- Epistemic claims that AGW is a scientific consensus … But with 97% as a substitute for uncertain knowledge of risk, it can skew public debate
Conclusions about consensus:
- There are different ways of making a consensus
- The quality of a consensus matters more than its numerical strength
- Don’t extend the reach of consensus
- Consensus has limited public leverage and policy efficacy
- A consensus is not forever
Mike Hulme provided several provocative quotes from Beatty & Moore (2010), a paper I am unfamiliar with. I took a look, this is a really good paper.
Should we aim for consensus?
John Beatty & Alfred Moore
Abstract. There can be good reasons to doubt the authority of a group of scientists. But those reasons do not include lack of unanimity among them. Indeed, holding science to a unanimity or near-unanimity standard has a pernicious effect on scientific deliberation, and on the transparency that is so crucial to the authority of science in a democracy. What authorizes a conclusion is the quality of the deliberation that produced it, which is enhanced by the presence of a non-dismissible minority. Scientists can speak as one in more ways than one. We recommend a different sort of consensus that is partly substantive and partly procedural. It is a version of what Margaret Gilbert calls “joint acceptance” –we call it “deliberative acceptance.” It capitalizes on there being a persistent minority, and thereby encourages accurate reporting of the state of agreement and disagreement among deliberators.
Published in Episteme, [link]. Excerpts:
Suppose a body of scientists has been convened to consider an issue on which a political decision hangs, and has submitted its report. Would you have more confidence in the report, and be more likely to defer to the position recommended if it were unanimously endorsed, or if there were a minority opposed? And in the latter case, would you be even more confident if the minority were sizeable, reasonable, and well-informed on the issue in question? Not that your own outlook is different in the case of science than in the case of politics, but you can surely imagine reasons for judging the two cases differently. After all, no one expects unanimity in politics; not in the light of culture, class, gender, and other differences. If a diverse voting body were to report unanimous agreement on an issue or a candidate, one might well wonder if all parties had freely spoken their minds. Science, on the other hand, is supposedly conducted by rules of reasoning that lead from the same evidence to the same conclusions, no matter who does the reckoning. In the case of science, lack of consensus might suggest that conclusions had been reached prematurely, or that the “personal or social attributes” of the protagonists had interfered with their deliberations.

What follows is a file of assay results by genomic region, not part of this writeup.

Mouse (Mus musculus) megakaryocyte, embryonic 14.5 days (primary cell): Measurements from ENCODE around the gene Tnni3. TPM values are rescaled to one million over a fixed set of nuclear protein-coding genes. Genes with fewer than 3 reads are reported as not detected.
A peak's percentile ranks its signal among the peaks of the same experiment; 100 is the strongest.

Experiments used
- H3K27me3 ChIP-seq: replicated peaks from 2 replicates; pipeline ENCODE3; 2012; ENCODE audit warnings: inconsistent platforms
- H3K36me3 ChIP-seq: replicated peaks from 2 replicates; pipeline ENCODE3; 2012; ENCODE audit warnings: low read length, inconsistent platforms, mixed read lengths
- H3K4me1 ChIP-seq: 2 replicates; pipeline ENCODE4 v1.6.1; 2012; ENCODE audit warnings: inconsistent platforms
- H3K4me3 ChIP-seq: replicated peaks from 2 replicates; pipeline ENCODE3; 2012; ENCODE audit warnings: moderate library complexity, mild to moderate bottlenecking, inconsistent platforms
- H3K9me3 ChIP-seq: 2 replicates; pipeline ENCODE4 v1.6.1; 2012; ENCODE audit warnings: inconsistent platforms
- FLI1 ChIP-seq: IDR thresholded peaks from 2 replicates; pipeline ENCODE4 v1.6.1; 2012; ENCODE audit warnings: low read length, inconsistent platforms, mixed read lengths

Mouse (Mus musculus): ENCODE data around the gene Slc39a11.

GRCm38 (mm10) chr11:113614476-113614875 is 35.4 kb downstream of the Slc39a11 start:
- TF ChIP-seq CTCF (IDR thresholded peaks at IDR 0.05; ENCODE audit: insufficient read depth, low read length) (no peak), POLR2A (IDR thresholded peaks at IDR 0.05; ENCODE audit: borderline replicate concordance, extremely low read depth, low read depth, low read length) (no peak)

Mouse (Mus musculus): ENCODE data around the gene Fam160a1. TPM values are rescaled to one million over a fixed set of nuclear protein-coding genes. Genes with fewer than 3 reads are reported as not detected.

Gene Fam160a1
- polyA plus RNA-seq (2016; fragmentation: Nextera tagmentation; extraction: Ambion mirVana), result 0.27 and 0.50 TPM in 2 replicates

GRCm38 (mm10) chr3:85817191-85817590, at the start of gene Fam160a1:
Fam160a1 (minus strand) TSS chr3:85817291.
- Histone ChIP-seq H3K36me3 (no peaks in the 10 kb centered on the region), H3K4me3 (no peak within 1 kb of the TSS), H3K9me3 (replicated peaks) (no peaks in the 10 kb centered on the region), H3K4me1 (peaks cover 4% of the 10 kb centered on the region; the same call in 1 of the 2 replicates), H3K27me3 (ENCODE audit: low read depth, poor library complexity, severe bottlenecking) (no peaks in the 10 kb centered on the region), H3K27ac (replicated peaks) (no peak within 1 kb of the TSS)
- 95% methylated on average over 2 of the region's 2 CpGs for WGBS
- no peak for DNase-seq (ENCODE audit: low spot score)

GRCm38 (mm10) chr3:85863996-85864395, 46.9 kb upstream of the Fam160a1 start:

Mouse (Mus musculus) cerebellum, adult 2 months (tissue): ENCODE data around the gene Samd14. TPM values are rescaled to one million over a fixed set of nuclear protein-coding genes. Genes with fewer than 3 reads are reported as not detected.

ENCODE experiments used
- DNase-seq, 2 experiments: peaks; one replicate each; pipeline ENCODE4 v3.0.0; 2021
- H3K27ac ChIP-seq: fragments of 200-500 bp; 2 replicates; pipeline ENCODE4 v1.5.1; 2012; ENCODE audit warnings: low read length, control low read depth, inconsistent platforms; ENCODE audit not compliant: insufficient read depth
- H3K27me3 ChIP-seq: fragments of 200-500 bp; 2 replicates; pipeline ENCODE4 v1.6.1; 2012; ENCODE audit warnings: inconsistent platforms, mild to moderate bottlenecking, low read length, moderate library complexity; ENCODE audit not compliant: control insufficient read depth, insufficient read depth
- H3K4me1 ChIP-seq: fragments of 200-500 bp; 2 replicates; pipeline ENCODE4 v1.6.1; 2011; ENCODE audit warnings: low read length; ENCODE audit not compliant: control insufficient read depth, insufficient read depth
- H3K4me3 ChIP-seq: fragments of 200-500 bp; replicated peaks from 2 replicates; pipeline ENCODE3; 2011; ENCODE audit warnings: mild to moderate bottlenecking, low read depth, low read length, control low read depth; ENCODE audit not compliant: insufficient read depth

Unanimity is not required to authorize the result of a scientific deliberation, i.e., to entitle deference to the outcome. Worse, the requirement of unanimity is pernicious. It has a detrimental effect on scientific deliberation, encouraging agreement where there is none in order to protect the authority of the group. It encourages misleading reports of the state of scientific agreement to the public. It undermines the epistemic equality of the deliberators. And it unfairly privileges the status quo with regard to any decisions that hinge on the outcome of the contest.